What is it?
Sometimes known as life assurance, it is generally a contract (“policy”) between an insurance company (“insurer”) and a person who becomes the owner of the policy. The person who applies for the policy is the applicant, who is generally the person whose life (“insured”) is being insured. The one who owns the policy is the owner. The person or persons who receive the benefit of the policy (proceeds), after the death of the insured is/are the beneficiary/ies. The insurer promises to pay the beneficiary a sum of money (the benefit) in exchange for payment of money (the premium/s), upon the death of the insured person.
How to Obtain Proceeds?
To obtain proceeds of a policy after the insured had died, a qualified person has to submit a claim to the insurer. A death certificate must be submitted with the claim. Obtaining a death certificate for an Arizona decedent is not easy. Arizona is a “closed” state, which means that the Arizona governmental agency responsible for death certificates does not hand them out to anyone who asks. You must meet certain qualifications before a death certificate will be furnished to you. Sometimes it is a complicated, difficult and time-consuming process to obtain a death certificate. We know how to navigate the waters and obtain a death certificate for a qualified person.
How Does the Policy Affect Probate in Arizona?
Probate is the legal process to transfer ownership of the assets owned by the person who died (“decedent”). Some assets of the decedent are transferred through a process known as a non-probate transfer. Proceeds of a policy insuring the life of a decedent do not pass (transfer) through probate; instead they pass through a non-probate transfer. Arizona death attorney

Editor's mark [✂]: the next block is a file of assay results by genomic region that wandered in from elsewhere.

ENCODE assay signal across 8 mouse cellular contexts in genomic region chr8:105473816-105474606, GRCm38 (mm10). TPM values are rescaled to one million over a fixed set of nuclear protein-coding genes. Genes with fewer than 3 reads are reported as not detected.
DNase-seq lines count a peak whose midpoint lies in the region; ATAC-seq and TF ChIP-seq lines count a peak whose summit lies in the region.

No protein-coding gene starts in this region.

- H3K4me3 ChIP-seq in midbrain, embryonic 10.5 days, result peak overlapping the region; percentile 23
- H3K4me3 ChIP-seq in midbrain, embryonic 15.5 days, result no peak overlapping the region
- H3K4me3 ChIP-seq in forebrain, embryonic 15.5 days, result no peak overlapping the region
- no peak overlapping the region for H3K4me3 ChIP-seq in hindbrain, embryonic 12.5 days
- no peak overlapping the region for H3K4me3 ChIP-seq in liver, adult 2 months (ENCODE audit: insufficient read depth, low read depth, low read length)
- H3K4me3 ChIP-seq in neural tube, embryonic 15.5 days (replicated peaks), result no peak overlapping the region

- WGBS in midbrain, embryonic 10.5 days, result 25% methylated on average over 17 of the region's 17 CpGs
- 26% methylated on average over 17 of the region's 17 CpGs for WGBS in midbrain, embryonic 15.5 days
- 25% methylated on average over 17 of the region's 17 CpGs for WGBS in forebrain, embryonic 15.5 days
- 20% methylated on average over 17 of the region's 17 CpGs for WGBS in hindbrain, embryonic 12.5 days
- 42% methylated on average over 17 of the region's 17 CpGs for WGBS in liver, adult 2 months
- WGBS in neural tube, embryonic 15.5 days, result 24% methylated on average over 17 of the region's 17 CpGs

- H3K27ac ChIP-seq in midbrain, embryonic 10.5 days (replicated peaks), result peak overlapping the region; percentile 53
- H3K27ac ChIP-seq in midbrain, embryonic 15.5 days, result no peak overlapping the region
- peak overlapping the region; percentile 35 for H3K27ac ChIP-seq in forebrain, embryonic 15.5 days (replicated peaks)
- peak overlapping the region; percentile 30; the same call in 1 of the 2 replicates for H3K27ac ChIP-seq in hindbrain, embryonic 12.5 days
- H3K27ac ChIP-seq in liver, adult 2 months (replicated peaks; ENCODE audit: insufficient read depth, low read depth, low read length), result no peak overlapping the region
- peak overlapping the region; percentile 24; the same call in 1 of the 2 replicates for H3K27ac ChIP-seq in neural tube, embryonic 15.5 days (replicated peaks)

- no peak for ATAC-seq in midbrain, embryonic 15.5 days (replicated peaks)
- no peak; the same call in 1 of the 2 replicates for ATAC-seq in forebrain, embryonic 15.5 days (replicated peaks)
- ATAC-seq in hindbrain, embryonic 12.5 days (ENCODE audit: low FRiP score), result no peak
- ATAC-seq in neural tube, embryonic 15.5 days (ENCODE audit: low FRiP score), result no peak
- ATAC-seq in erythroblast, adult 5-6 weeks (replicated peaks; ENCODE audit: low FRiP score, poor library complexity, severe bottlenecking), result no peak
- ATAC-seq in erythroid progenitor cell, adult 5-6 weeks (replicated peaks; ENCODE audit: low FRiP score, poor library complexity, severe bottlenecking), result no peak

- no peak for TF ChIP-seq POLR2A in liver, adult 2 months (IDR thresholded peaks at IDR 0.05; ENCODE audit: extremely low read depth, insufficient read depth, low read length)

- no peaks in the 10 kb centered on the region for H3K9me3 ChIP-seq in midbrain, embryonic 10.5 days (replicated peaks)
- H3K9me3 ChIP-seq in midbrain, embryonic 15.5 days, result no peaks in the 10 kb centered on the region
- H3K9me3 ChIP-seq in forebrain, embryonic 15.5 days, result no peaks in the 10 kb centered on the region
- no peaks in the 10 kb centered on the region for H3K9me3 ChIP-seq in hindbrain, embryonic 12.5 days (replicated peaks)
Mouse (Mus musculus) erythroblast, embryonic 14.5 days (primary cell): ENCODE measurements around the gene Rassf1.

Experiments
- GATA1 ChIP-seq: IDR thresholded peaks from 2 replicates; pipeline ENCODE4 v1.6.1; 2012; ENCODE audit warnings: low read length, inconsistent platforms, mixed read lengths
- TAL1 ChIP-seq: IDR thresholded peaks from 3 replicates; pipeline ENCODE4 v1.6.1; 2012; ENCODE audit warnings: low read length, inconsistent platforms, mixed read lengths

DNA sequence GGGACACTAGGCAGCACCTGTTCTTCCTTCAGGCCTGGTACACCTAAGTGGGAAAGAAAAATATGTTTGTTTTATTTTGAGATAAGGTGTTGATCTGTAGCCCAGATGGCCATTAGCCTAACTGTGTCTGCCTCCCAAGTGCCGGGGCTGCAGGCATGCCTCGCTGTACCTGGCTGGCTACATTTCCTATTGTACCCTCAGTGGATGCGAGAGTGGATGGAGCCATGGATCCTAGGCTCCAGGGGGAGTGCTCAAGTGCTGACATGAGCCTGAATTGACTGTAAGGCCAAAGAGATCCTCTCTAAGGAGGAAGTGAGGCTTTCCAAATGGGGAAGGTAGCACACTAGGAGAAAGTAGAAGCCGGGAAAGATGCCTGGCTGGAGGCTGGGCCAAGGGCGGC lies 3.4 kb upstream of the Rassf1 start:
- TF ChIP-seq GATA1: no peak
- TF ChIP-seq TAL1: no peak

May Creditors of the Decedent Obtain Proceeds?
Arizona has laws which affect (and limit) the ability, of a creditor of the decedent, to obtain policy proceeds. To determine whether a creditor may reach (obtain) policy proceeds, a number of facts must first be known.
Why Hire GoodmanLaw?
We have experience with life insurance, probate, and death issues. Mr. Goodman, graduated first in his law school class (summa cum laude) and served as an editor on his law school’s Law Review. He has 40 years’ experience. Mr. Goodman has been a fellow of the Arizona Bar Foundation (now, Arizona Foundation for Legal Services and Education) for decades, having received Letters attesting to “outstanding skills, contributions to the profession and devotion to public service.” He is also a fellow of the American Bar Foundation. The Fellows is an “honorary organization of attorneys, judges, law faculty, and legal scholars whose public and private careers have demonstrated outstanding dedication to the welfare of their communities and to the highest principles of the legal profession. Membership in the Fellows is limited to one percent of lawyers licensed to practice in each jurisdiction. Members are nominated by their peers and elected by the Board of the American Bar Foundation.”